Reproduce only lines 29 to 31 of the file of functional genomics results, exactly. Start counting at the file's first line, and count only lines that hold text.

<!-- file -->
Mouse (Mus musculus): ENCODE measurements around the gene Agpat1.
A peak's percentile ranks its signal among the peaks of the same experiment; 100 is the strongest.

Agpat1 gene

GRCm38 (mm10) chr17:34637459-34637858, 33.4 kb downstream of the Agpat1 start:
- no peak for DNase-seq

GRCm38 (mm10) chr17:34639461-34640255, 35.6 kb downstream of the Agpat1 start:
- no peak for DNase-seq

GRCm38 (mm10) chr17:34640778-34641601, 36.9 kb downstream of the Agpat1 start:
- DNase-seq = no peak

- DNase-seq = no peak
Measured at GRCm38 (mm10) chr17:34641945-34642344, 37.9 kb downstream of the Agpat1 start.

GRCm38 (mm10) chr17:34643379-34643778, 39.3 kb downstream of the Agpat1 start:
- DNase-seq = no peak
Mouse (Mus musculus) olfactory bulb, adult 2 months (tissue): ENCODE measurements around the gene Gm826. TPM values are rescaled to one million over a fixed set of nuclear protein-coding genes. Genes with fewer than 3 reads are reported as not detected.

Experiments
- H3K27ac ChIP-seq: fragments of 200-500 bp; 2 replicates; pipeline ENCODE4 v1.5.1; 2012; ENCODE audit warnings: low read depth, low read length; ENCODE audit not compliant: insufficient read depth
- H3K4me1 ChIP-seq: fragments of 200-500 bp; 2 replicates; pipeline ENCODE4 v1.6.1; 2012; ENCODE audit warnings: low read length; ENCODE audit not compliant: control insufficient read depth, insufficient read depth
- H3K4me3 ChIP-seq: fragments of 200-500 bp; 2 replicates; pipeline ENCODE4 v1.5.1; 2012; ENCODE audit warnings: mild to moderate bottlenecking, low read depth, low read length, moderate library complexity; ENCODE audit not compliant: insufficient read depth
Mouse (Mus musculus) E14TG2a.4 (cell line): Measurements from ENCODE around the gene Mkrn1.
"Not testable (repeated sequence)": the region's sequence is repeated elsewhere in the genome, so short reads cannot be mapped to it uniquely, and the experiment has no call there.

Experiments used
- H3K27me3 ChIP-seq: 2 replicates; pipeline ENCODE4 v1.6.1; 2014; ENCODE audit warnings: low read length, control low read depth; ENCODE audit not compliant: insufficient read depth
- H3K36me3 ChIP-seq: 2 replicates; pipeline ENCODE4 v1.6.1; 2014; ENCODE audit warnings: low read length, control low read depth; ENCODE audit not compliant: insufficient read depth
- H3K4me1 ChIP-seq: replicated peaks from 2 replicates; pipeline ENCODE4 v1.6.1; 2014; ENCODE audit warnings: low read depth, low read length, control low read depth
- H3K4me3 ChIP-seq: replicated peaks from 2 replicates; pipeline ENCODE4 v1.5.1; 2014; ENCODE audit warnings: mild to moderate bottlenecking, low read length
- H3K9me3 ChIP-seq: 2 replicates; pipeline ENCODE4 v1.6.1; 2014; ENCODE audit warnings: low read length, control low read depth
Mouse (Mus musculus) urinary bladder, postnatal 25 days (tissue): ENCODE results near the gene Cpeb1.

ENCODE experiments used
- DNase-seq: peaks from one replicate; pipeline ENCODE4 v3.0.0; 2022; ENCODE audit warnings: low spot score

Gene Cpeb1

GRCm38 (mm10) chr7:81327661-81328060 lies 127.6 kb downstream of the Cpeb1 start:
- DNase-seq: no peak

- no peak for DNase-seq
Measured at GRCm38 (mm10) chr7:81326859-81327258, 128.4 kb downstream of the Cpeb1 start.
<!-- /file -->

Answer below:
- DNase-seq: peaks from one replicate; pipeline ENCODE4 v3.0.0; 2022; ENCODE audit warnings: low spot score

Gene Cpeb1

GRCm38 (mm10) chr7:81327661-81328060 lies 127.6 kb downstream of the Cpeb1 start: